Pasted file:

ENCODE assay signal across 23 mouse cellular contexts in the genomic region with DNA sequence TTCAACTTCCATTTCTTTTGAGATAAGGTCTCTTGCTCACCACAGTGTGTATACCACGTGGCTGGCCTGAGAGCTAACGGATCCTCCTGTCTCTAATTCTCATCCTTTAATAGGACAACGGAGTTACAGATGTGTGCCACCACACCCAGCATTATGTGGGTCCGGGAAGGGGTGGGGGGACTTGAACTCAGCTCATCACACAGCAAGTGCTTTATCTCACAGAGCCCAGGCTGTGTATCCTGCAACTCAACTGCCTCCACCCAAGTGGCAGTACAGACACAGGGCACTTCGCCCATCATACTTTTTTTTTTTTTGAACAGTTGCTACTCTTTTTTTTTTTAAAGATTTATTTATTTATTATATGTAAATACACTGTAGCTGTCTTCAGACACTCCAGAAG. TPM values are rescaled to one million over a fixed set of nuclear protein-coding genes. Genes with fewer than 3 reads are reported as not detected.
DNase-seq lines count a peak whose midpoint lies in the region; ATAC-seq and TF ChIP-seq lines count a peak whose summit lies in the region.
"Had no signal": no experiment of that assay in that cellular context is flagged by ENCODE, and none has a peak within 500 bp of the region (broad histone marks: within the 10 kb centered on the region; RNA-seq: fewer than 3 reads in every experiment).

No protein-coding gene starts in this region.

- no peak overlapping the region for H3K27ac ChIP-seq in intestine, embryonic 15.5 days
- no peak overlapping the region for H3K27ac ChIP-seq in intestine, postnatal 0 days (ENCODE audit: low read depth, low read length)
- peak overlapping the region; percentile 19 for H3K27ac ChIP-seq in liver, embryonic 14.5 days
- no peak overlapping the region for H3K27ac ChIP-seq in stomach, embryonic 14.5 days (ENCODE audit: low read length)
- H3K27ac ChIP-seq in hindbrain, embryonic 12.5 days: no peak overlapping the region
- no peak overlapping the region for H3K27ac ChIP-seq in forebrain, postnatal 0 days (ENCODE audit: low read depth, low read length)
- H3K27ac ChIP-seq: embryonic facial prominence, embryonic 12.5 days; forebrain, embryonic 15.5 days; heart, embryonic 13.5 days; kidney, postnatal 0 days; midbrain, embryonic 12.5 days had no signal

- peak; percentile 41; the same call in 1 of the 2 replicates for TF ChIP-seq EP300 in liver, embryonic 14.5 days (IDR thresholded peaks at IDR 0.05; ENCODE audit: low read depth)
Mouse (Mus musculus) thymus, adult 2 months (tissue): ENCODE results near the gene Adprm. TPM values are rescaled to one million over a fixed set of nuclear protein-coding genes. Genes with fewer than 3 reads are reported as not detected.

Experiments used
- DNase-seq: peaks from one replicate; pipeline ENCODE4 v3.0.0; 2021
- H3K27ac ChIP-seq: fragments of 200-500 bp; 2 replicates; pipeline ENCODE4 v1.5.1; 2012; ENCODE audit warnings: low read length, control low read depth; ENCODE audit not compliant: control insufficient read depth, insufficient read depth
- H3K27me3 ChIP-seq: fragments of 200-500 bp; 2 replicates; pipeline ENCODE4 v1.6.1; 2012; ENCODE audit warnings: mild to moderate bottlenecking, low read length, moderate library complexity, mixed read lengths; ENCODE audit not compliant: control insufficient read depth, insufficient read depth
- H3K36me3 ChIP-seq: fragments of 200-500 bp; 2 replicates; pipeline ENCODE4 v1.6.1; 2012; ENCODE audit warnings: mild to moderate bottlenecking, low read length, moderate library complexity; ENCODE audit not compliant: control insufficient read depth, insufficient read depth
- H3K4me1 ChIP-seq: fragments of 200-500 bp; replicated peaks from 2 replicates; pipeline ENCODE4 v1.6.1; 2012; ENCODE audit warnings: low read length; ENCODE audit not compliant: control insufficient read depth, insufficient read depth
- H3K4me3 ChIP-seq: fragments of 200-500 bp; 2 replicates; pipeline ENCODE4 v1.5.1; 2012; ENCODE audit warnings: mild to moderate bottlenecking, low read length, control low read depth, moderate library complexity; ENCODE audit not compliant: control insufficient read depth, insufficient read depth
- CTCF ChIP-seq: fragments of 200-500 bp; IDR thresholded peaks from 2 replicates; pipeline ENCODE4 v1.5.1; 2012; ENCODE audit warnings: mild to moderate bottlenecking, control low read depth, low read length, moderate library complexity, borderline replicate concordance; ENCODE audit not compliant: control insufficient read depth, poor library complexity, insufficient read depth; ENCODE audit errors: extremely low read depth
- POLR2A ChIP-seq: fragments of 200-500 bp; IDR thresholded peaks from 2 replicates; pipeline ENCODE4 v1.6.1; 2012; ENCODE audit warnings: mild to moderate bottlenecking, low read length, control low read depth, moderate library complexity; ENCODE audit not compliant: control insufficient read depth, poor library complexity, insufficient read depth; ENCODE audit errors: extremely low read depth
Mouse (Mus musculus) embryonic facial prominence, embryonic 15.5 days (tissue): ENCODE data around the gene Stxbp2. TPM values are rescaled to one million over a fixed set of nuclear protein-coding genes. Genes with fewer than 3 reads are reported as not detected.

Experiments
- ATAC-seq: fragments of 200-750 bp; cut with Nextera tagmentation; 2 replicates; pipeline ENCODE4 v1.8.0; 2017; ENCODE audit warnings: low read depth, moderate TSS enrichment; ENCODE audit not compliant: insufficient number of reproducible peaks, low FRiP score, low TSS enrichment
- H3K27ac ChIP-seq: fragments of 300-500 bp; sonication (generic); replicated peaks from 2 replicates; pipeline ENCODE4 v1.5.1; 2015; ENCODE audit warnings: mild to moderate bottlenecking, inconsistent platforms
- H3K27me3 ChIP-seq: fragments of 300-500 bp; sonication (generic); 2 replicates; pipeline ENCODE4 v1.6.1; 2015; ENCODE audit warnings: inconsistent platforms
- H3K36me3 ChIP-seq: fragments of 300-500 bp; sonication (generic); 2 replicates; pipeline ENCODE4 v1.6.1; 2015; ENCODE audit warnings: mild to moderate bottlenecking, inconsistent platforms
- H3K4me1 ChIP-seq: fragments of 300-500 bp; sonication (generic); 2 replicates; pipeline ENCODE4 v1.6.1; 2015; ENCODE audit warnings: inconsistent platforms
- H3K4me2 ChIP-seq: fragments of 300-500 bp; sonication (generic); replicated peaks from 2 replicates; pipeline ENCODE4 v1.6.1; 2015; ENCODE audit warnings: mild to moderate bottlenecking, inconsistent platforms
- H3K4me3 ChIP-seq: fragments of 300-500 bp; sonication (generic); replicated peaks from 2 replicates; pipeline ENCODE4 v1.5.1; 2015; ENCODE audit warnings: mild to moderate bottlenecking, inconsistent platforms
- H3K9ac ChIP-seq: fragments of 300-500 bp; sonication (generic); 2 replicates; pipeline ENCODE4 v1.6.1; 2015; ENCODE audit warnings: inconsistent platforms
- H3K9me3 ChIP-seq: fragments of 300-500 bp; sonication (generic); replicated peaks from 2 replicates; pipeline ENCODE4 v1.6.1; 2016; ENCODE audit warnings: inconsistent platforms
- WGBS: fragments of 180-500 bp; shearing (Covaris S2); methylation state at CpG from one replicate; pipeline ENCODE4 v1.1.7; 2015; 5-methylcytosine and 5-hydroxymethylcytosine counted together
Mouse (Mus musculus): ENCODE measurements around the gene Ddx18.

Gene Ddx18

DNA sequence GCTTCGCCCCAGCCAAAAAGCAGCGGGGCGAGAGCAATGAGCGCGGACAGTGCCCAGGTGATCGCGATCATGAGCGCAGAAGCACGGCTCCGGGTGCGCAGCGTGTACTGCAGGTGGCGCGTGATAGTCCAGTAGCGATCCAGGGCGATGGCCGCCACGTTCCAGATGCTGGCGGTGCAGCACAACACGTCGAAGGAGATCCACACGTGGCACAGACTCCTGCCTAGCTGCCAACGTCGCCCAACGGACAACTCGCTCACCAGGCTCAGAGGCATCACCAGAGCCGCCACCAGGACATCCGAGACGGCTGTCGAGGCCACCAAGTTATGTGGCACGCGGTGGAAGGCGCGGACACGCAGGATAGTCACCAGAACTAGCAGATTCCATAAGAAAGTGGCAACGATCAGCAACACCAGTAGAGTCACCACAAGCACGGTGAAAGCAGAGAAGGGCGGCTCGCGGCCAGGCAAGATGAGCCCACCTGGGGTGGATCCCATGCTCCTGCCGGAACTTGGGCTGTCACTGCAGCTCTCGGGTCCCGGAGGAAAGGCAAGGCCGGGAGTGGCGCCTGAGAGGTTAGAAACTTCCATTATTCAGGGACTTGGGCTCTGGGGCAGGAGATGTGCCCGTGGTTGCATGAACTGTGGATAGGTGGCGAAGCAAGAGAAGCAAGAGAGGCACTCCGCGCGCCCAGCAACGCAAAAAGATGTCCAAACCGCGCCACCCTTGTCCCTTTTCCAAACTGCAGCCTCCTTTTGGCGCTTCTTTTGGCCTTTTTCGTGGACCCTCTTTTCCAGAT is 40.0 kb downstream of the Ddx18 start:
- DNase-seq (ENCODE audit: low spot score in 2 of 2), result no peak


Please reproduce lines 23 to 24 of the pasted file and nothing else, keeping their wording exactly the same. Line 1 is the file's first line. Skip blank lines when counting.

Mouse (Mus musculus) embryonic facial prominence, embryonic 15.5 days (tissue): ENCODE data around the gene Stxbp2. TPM values are rescaled to one million over a fixed set of nuclear protein-coding genes. Genes with fewer than 3 reads are reported as not detected.

Experiments